Five Tried-And-True Ways To Collect Receivables Faster And Improve Cashflow


In today’s challenging economic times, managing cash flow is more important than ever. Whether it is price increases due to supply chain issues or the rising cost of labor, countless small businesses owners have seen their costs skyrocket without a corresponding rise in revenues. While many companies can absorb short-term cash flow issues, if the problem drags over the course of months, an enterprise may find itself in serious financial trouble.

Oftentimes, a root of the problem is having too much uncollected revenue. Managing cash receivables is both unpleasant and an unfortunate reality of running a successful business. No one likes calling anyone because they owe money, but if multiple customers are behind their payments, then business owners risk having the same fate befall them and see their credit scores drop. What is a business owner to do?

Five ways to speed up your accounts receivables

1. Secure pre-payment.

Depending on the type of business or the size of the order, asking for a sizeable deposit before processing an order or beginning a project is a great way to keep ahead of cashflow. Consider making it a permanent part of your sales effort. Offering a discount for advance payment is a way to incentivize customers to pay upfront.

A tip: factor in acceptance of the discount when setting the initial price.

Another way that discounts can be used successfully to improve cash flow is to offer them as incentives for payment of accounts that are past due. In such cases, offer only a small discount. When delinquent clients believe they are getting a deal, they may become quicker in paying. They key is do not offer these delinquent discounts as ongoing policy for customers who will take advantage of the cut rate (while holding back on payments to improve their own bottom lines).

2. Set payment policies in writing

At the very beginning of a new business relationship, provide payment policies in writing. Make it part of the onboarding process. This way, customers cannot claim they misunderstood or act surprised by the payment terms.

A tip: be sure to mention upfront discounts and late payment fees in the document. Use underline, bold or italics, to make this part of the payment document stand out.

3. Invoice promptly.

Business owners sometimes have no one to blame but themselves for their cash flow issues. Specifically, those who are slow in sending out their invoices can expect to have slow payers. After all, if getting paid doesn’t seem to be a priority for your company, why should it be a priority for theirs? The buildup in your Accounts Receivables could be resulting from poor billing procedures.

A tip: if you are doing your own books and continuously calling behind, have your accountant or CPA do it for you. This is an investment worth making if it speeds up the payment process and improves cashflow.

4. Shorten payment terms.

By shortening the payment terms, a business can set itself up for quicker payment. Not every company sits on its bills. Some of them are prompt payers. Consider changing the payment term from 30 days to “due upon receipt,” for new customers.

A tip: changing the payment term on existing customers might antagonize them. However, if you find it necessary in order to manage a rough financial period, then be sure to tell them about the change in policy and why it has been put in place.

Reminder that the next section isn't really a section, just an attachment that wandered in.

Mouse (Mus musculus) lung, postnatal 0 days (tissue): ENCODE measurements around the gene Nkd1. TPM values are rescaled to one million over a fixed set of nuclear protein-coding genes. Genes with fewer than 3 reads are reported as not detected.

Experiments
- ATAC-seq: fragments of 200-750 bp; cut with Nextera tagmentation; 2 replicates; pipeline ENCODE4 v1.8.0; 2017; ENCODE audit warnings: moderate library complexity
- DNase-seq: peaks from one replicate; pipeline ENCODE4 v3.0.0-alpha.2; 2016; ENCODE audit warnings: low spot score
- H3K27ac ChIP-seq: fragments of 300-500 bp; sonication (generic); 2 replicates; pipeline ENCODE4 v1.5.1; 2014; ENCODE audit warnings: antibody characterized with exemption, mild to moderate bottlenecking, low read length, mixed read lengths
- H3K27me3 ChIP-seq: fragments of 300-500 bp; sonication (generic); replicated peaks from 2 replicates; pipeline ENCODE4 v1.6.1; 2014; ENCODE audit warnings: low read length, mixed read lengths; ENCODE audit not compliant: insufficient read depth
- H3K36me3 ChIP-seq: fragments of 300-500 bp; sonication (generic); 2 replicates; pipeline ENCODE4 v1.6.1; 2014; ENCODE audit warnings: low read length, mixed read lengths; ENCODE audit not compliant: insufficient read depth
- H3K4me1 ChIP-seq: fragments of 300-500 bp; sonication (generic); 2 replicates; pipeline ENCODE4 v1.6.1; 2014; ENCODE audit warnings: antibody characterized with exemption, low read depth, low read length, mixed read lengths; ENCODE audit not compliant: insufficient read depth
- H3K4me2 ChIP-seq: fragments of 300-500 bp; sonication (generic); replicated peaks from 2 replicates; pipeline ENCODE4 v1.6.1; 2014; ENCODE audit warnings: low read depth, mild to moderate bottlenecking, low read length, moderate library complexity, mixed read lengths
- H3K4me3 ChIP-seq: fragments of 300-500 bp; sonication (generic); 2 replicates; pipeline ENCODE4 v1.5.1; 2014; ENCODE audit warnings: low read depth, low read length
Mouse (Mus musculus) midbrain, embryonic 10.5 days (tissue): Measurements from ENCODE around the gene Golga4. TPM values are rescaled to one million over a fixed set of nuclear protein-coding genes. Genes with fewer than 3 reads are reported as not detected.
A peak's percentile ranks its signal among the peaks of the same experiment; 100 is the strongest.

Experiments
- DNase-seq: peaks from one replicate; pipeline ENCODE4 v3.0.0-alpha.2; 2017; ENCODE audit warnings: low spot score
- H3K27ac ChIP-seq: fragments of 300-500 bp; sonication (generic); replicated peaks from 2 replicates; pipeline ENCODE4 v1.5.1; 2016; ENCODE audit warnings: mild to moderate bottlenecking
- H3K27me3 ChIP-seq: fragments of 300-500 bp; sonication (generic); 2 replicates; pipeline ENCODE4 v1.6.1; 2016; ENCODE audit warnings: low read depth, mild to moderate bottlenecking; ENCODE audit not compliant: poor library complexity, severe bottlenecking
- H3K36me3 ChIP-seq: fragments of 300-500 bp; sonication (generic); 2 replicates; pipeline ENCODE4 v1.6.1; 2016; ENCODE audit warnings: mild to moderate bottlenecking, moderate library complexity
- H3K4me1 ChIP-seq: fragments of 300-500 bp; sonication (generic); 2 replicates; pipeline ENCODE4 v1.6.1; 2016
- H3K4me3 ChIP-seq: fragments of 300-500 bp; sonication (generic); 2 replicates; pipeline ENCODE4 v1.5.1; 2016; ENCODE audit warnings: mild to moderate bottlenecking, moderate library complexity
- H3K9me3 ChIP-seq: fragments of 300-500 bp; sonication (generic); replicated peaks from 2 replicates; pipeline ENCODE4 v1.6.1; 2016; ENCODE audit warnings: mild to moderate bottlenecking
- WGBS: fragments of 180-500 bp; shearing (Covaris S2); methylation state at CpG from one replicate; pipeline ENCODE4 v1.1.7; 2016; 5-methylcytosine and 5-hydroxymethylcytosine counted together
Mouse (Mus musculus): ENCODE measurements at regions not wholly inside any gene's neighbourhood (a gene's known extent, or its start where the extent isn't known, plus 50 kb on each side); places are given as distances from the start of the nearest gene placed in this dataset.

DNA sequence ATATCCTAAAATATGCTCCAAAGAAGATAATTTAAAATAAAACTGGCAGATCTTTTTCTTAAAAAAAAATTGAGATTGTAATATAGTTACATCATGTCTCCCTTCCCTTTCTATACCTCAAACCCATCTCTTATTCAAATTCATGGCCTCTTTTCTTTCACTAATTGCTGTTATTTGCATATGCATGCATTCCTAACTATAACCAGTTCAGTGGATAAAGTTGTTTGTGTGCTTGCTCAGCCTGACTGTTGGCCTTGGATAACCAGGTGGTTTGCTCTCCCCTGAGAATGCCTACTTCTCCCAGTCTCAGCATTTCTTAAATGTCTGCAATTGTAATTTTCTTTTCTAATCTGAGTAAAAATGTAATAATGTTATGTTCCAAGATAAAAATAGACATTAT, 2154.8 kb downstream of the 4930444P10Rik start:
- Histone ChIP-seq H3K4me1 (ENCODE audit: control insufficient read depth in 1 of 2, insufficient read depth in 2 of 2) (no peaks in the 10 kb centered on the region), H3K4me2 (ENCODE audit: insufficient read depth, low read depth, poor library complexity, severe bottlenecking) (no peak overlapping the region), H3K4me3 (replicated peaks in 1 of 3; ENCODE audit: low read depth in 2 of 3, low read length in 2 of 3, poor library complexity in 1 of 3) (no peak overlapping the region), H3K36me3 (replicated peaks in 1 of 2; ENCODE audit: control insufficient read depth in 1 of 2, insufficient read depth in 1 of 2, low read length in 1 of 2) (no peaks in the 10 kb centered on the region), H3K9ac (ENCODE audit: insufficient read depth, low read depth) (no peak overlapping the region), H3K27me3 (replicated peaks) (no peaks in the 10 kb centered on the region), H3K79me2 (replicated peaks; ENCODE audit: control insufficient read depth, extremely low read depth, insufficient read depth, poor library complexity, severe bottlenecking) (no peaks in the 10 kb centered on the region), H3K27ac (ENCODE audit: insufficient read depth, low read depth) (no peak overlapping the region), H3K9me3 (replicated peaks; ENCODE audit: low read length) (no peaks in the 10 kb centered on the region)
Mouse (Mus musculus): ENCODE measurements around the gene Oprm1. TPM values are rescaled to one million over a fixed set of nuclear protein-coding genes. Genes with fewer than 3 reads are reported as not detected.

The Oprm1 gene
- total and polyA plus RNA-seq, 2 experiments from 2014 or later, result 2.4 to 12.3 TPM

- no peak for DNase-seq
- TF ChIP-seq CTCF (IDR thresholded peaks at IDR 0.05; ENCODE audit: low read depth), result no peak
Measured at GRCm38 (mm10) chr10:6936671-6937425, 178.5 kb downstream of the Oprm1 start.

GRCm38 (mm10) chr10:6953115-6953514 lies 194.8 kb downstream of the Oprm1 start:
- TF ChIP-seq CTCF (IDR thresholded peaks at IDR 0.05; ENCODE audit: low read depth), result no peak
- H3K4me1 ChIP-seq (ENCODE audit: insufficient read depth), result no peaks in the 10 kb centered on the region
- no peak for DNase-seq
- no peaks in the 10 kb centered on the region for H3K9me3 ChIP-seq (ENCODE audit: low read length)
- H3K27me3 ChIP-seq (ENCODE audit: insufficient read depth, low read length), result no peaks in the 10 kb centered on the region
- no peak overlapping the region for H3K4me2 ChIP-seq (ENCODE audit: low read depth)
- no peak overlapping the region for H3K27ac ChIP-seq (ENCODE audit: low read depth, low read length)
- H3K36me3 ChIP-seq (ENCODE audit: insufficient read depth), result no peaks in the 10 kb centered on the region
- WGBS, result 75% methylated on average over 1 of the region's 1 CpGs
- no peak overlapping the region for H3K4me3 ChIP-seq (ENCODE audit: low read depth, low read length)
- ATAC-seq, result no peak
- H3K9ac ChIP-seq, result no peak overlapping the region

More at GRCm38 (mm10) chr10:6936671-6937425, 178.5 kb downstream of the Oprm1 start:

5. Penalize late payers.

Anyone who has ever received a delinquent notice from the IRS knows how quickly late fees and interest can pile up. Business owners certainly don’t want to become like IRS agents but adopting late payment fees could be effective in securing prompter payment of accounts past due.

A tip: Send reminders that late charges will be incurred for delinquent payment.

How to manage the relationship with delinquent accounts.

What if a customer if a chronically late payer… and the behavior starts getting worse?

One thing to keep in mind is that you will catch more flies with sugar than salt. Be nice about it if the customer is just a few days delinquent. Mention it in a phone call politely and remind them that payment has not been received yet. Suggest paying at that moment via credit card. If the customer is 60-90 behind, tell them that you are trying to clear up your Accounts Receivable and ask when you can expect payment.

A tip: Show empathy and mention that you understand that COVID and its subsequent impact on the economy may be a factor in the delinquent payment. Then segue into how the pandemic is hurting your company, too.

Part of the process could be that the late-paying customer is stalling for time. Be diligent. If they set a payment date and miss it, send a letter asking for immediate payment and include a copy of the invoice. If sending a copy of the original invoice, stamp it as “past due.”

If accounts become more than 90 days past due, and it begins to seem like the customer is unlikely to pay the bill anytime soon, it is imperative become more assertive. Then spell out what the next course of action will be, such as hiring an attorney or sending the bill to a collections agency.

A tip: Don’t be afraid to make aggressive moves if you feel that the late-payer is not taking the matter seriously. Yes, consider factors such as the length of the relationship. Longer term customers deserve the benefit of the doubt.

Accounts Receivable are part of every company’s balance sheet. They impact the financial health of small businesses (and big ones, too). Whether you are trying to pay off your own debts or applying for a small business loan to expand, make it a point to manage your receivables wisely.

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